ABOUT FAN TRAINING

In 2017 three members of the IMHAANZ Executive Committee – Denise Guy, Judy Hunter and Lucie Zwimpfer – became certified FAN Trainers following two years training with and being supervised by FAN founder, Linda Gilkerson. In 2023 they completed their ‘Master Trainer’ process, meaning they are also able to train new FAN Trainers in New Zealand and Australia.

FAN Training is offered to participants working in a team/service with children and their families and whānau across a variety of settings and disciplines – with a named supervisor(s).

It is suitable for Well Child/Tamariki Ora providers, home visiting and early intervention programmes, child mental health services, education providers, and child protection practitioners.

THE IMHAANZ FAN TRAINING TEAM – Left to Right: Lucie Zwimpfer, Denise Guy + Judy Hunter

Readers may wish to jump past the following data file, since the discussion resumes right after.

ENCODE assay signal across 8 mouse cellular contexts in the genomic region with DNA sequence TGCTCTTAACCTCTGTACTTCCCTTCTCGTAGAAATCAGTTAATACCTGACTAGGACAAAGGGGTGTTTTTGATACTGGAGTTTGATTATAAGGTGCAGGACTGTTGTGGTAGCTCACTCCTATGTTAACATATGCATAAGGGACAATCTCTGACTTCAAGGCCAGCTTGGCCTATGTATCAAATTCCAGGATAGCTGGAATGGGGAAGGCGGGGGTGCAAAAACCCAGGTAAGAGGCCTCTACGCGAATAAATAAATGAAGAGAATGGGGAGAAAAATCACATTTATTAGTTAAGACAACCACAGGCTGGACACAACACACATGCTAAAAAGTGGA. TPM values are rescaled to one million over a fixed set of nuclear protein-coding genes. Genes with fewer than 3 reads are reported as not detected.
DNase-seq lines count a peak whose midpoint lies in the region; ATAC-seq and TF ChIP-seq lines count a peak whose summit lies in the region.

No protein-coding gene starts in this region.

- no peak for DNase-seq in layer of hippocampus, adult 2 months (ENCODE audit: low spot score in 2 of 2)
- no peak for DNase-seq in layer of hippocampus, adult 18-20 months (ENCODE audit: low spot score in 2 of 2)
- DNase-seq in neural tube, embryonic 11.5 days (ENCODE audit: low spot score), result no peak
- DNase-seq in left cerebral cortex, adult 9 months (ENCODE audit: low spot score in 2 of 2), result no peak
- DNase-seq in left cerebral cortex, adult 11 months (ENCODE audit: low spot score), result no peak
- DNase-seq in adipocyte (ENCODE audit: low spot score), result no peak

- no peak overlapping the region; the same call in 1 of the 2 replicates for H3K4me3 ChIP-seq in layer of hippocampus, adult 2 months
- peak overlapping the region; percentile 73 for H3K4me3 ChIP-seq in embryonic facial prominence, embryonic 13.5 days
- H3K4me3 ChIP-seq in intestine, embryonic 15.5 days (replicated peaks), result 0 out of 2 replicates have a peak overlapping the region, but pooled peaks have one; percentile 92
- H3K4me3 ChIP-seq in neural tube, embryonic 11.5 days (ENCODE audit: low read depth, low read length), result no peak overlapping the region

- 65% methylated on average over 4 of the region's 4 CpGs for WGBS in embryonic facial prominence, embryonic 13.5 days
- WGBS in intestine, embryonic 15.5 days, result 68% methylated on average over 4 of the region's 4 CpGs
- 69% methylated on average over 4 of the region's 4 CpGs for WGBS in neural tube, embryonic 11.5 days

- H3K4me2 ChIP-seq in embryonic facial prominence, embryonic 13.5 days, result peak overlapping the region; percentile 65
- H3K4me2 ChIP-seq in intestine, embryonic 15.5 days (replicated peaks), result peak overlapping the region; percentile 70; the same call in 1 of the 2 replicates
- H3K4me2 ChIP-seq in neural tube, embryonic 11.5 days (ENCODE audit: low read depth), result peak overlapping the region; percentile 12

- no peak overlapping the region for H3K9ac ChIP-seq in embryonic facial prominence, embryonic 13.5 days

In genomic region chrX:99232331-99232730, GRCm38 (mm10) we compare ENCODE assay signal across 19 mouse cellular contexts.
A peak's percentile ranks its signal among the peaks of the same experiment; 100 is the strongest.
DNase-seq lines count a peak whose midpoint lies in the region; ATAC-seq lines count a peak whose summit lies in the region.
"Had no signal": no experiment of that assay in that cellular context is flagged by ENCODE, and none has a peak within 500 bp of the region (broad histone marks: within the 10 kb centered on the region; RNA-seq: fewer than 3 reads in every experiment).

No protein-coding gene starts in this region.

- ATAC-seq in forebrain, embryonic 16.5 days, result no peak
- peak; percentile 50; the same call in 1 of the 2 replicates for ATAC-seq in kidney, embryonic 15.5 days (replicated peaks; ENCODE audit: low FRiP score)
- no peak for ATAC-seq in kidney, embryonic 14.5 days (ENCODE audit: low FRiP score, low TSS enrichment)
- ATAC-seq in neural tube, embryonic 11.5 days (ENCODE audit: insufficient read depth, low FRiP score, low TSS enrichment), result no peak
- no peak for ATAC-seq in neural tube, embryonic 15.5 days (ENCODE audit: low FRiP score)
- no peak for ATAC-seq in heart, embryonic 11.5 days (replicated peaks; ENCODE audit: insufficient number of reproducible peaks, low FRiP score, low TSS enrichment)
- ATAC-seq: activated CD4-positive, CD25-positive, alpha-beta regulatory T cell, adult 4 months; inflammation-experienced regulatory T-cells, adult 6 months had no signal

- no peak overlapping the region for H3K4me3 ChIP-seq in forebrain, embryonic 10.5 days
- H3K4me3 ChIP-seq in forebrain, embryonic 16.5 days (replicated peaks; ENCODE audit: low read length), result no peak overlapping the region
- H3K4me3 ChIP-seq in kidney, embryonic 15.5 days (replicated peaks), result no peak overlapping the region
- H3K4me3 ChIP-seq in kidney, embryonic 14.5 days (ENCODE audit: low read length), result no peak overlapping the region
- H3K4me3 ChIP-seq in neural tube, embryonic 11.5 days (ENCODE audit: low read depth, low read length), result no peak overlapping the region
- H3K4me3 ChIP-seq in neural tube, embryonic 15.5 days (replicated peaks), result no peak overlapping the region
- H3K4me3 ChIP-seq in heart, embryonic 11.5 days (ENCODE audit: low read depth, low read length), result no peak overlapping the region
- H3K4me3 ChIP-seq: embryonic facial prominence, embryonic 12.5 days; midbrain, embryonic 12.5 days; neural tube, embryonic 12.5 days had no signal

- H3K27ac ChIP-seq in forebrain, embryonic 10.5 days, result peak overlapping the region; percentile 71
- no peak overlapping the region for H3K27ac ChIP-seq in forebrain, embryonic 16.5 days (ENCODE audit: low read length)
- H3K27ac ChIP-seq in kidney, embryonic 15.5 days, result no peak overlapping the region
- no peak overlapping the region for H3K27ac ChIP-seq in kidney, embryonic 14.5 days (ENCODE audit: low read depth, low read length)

FAN Training is different to many other professional development opportunities in two important ways:

1. It’s not available for individuals.

Instead, a group or team attends the initial 2 day Core Training with a designated supervisor. This can be the clinical supervisor of a team from one service – or a person identified as a supervisor if participants are attending from different services. Having a group or team with one supervisor means the second part of training – the Reflective Practice period – can take place after the initial training.

2. It isn’t one-off training.